Wednesday, April 13, 2005

04.13.05 DocAviv: Hope

In an earlier post I mentioned how crazy it is to be reminded every so often here in Israel that it actually *is* a warzone. On the flipside, there are also those little things here that remind you that Judaism is an undeniable part of modern Israeli culture, and for me that can be a good reminder. Earlier tonight I flipped on the TV while waiting for yet another band who flaked on an interview (I am having flashbacks to 2003) and a very funny ad came on. There's a group of shady, Italian-looking gangsters on a city street and one of them gets a phone call. The others are up in arms and ready to pounce, but he calms them down, saying something like,"It's Moshe, from the kibbutz. He says 'Chag Sameach.' " (Chag Sameach=Happy Holidays, referring to the upcoming Passover festivities.) For me, this was absolutely amazing--such a mix of absolutely mainstream popular culture and references to a Jewish holiday. An ad like that would never, ever air in the States. This ain't no Adam Sandler's "Chanukah Song." Now, the discussion of whether or not the commercialization of spirituality is a good thing is another story but still, coming from a country where STATUS=BEING ON TV and Jews are such a tiny minority, I couldn't help finding this little episode kind of cool. In the States, there are plenty of people who have never even met a Jew, and here everyone knows what Passover is, regardless of whether or not they actually observe the holiday.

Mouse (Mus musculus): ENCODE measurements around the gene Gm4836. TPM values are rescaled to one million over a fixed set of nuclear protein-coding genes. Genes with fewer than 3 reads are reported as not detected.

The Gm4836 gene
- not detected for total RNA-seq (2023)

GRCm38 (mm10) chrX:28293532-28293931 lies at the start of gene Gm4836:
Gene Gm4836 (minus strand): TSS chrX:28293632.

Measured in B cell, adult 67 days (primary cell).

(Retribution with Ashi from at the DocAviv screening)

On that note, I did the follow-up interview with the proudly Jewish band Retribution earlier tonight (who, by the way, are total hessians--as evidenced by their new bass player wearing a cut-off sleeved Pantera shirt with a huge pot leaf on it). I went to their rehearsal and got to hear how they've re-worked some of their songs since their original filming. Apparently, they have taken a long break while re-arranging members and now are back on the scene. So the interview got around to the current political situation and there was an interesting debate among the band. I said that it seemed more hopeful now than 2 years ago, and the first response was that hope is impossible in Israel because every time you get hopeful, those hopes are crushed. Another band member disagreed. "Since the beginning of time," the robust metalhead explained,"where there have been Jews, there has been hope."

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